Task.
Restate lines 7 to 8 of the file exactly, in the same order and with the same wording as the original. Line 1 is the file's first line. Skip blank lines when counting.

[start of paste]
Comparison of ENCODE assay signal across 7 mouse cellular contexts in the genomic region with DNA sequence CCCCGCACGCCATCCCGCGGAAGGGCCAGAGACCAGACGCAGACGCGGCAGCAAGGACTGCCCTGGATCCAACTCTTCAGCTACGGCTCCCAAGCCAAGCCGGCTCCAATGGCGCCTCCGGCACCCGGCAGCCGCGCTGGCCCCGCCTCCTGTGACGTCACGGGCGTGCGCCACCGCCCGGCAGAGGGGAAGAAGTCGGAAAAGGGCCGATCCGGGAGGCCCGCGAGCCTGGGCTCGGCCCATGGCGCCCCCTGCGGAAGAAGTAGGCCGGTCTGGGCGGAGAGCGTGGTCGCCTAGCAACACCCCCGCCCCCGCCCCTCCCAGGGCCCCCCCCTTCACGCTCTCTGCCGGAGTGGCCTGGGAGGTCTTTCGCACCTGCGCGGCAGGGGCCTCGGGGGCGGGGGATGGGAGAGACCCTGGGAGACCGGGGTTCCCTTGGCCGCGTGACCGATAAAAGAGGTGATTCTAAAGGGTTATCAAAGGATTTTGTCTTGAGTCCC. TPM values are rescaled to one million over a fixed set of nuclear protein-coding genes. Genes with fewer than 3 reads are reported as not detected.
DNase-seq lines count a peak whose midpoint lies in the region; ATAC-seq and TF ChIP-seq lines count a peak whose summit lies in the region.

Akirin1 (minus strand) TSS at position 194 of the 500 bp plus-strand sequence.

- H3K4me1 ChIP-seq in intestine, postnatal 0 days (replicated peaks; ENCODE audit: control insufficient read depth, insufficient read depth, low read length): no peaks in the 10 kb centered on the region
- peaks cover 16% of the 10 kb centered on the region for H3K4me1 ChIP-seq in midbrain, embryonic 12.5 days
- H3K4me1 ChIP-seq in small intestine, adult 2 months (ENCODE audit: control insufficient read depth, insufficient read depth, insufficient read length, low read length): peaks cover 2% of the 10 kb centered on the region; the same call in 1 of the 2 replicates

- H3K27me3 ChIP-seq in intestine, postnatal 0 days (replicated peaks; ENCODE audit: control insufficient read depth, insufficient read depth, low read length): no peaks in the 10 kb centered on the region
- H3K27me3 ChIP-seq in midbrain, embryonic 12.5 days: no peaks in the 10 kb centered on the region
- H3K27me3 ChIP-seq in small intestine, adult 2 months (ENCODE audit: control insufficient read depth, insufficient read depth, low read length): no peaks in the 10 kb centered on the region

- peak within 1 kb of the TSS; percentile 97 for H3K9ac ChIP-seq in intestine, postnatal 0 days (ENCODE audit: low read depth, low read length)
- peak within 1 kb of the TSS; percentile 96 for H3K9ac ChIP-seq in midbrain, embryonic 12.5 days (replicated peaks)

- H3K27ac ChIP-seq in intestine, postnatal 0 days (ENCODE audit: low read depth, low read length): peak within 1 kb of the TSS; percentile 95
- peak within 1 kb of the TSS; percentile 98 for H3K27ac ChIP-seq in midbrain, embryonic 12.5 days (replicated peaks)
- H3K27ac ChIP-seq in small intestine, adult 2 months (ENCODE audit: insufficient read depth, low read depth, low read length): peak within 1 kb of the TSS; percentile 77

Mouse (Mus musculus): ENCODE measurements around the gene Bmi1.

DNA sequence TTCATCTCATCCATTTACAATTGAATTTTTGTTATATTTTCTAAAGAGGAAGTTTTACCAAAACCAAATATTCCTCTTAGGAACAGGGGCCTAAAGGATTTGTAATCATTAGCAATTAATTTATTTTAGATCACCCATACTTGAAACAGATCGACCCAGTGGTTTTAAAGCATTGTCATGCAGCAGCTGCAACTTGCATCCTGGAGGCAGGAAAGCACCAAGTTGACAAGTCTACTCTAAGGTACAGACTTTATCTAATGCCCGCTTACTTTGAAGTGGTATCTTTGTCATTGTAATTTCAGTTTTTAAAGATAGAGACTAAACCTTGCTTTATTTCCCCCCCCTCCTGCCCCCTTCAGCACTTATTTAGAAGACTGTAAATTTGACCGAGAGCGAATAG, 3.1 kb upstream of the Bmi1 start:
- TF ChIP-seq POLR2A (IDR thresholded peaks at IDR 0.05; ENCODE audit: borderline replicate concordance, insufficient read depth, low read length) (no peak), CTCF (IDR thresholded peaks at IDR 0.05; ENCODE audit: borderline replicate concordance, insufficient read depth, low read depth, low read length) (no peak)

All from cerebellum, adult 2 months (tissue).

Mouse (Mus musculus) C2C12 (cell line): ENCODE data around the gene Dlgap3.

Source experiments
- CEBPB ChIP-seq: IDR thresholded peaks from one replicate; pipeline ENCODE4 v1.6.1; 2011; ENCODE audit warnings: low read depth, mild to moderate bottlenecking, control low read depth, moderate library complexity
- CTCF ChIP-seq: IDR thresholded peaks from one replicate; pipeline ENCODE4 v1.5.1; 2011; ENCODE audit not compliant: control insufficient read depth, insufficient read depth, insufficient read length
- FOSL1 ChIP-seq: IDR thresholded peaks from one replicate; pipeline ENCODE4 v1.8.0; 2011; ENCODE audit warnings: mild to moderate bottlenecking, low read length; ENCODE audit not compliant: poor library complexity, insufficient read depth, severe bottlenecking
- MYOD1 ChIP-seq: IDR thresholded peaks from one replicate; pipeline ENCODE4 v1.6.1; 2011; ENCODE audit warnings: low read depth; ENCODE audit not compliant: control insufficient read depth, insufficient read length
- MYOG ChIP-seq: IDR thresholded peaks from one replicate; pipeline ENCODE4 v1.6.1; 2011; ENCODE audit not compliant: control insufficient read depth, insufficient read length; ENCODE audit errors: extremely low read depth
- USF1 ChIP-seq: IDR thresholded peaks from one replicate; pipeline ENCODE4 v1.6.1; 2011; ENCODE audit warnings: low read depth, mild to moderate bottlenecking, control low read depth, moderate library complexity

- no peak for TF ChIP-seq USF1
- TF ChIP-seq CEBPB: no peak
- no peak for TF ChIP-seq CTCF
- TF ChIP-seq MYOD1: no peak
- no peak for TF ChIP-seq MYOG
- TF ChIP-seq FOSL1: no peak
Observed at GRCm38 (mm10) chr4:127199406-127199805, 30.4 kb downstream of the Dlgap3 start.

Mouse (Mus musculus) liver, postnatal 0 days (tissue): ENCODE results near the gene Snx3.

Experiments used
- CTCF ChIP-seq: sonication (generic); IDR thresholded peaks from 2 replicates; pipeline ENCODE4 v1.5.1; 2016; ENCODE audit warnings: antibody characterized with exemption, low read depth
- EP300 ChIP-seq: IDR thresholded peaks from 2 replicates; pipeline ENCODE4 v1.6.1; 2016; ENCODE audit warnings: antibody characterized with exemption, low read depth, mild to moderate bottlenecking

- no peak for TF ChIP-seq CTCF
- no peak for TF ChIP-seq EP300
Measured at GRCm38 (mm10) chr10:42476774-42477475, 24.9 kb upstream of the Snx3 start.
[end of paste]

- H3K27me3 ChIP-seq in intestine, postnatal 0 days (replicated peaks; ENCODE audit: control insufficient read depth, insufficient read depth, low read length): no peaks in the 10 kb centered on the region
- H3K27me3 ChIP-seq in midbrain, embryonic 12.5 days: no peaks in the 10 kb centered on the region